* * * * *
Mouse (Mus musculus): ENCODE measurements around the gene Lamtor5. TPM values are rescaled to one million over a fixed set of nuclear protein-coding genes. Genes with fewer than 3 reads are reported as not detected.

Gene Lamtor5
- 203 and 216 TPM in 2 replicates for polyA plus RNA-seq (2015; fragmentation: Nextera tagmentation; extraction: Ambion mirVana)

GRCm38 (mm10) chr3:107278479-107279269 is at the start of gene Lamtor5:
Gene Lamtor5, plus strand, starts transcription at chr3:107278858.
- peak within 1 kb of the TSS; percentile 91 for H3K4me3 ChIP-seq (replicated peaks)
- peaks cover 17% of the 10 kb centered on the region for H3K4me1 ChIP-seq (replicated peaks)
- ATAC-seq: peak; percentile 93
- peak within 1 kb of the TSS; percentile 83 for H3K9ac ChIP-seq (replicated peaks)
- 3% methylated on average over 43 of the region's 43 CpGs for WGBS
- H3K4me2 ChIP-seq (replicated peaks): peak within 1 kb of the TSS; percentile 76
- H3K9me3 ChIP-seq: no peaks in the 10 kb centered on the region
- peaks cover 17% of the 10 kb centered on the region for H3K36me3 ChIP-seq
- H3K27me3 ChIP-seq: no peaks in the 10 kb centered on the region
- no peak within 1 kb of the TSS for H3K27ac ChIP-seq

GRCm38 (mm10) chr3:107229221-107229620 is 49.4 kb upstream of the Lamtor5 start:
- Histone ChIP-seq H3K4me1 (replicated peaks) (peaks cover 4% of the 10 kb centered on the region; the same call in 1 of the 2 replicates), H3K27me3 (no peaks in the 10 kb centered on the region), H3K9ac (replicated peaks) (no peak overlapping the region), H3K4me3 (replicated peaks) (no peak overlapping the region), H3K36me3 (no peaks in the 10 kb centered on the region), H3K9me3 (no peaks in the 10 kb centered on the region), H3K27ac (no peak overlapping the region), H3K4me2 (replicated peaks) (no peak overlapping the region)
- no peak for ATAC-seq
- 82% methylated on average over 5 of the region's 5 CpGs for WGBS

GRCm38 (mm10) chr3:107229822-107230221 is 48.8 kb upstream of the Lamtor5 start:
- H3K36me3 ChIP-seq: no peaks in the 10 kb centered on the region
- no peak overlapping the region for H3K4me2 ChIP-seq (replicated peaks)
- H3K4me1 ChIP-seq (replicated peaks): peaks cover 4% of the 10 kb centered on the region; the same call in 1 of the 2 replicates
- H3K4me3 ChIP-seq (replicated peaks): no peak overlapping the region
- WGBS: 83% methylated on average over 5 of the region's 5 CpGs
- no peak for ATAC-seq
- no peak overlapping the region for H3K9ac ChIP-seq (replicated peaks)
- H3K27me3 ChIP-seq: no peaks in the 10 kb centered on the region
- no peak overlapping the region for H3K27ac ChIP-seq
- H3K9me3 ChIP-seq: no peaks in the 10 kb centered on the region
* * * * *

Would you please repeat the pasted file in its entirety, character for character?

Mouse (Mus musculus): ENCODE measurements around the gene Lamtor5. TPM values are rescaled to one million over a fixed set of nuclear protein-coding genes. Genes with fewer than 3 reads are reported as not detected.

Gene Lamtor5
- 203 and 216 TPM in 2 replicates for polyA plus RNA-seq (2015; fragmentation: Nextera tagmentation; extraction: Ambion mirVana)

GRCm38 (mm10) chr3:107278479-107279269 is at the start of gene Lamtor5:
Gene Lamtor5, plus strand, starts transcription at chr3:107278858.
- peak within 1 kb of the TSS; percentile 91 for H3K4me3 ChIP-seq (replicated peaks)
- peaks cover 17% of the 10 kb centered on the region for H3K4me1 ChIP-seq (replicated peaks)
- ATAC-seq: peak; percentile 93
- peak within 1 kb of the TSS; percentile 83 for H3K9ac ChIP-seq (replicated peaks)
- 3% methylated on average over 43 of the region's 43 CpGs for WGBS
- H3K4me2 ChIP-seq (replicated peaks): peak within 1 kb of the TSS; percentile 76
- H3K9me3 ChIP-seq: no peaks in the 10 kb centered on the region
- peaks cover 17% of the 10 kb centered on the region for H3K36me3 ChIP-seq
- H3K27me3 ChIP-seq: no peaks in the 10 kb centered on the region
- no peak within 1 kb of the TSS for H3K27ac ChIP-seq

GRCm38 (mm10) chr3:107229221-107229620 is 49.4 kb upstream of the Lamtor5 start:
- Histone ChIP-seq H3K4me1 (replicated peaks) (peaks cover 4% of the 10 kb centered on the region; the same call in 1 of the 2 replicates), H3K27me3 (no peaks in the 10 kb centered on the region), H3K9ac (replicated peaks) (no peak overlapping the region), H3K4me3 (replicated peaks) (no peak overlapping the region), H3K36me3 (no peaks in the 10 kb centered on the region), H3K9me3 (no peaks in the 10 kb centered on the region), H3K27ac (no peak overlapping the region), H3K4me2 (replicated peaks) (no peak overlapping the region)
- no peak for ATAC-seq
- 82% methylated on average over 5 of the region's 5 CpGs for WGBS

GRCm38 (mm10) chr3:107229822-107230221 is 48.8 kb upstream of the Lamtor5 start:
- H3K36me3 ChIP-seq: no peaks in the 10 kb centered on the region
- no peak overlapping the region for H3K4me2 ChIP-seq (replicated peaks)
- H3K4me1 ChIP-seq (replicated peaks): peaks cover 4% of the 10 kb centered on the region; the same call in 1 of the 2 replicates
- H3K4me3 ChIP-seq (replicated peaks): no peak overlapping the region
- WGBS: 83% methylated on average over 5 of the region's 5 CpGs
- no peak for ATAC-seq
- no peak overlapping the region for H3K9ac ChIP-seq (replicated peaks)
- H3K27me3 ChIP-seq: no peaks in the 10 kb centered on the region
- no peak overlapping the region for H3K27ac ChIP-seq
- H3K9me3 ChIP-seq: no peaks in the 10 kb centered on the region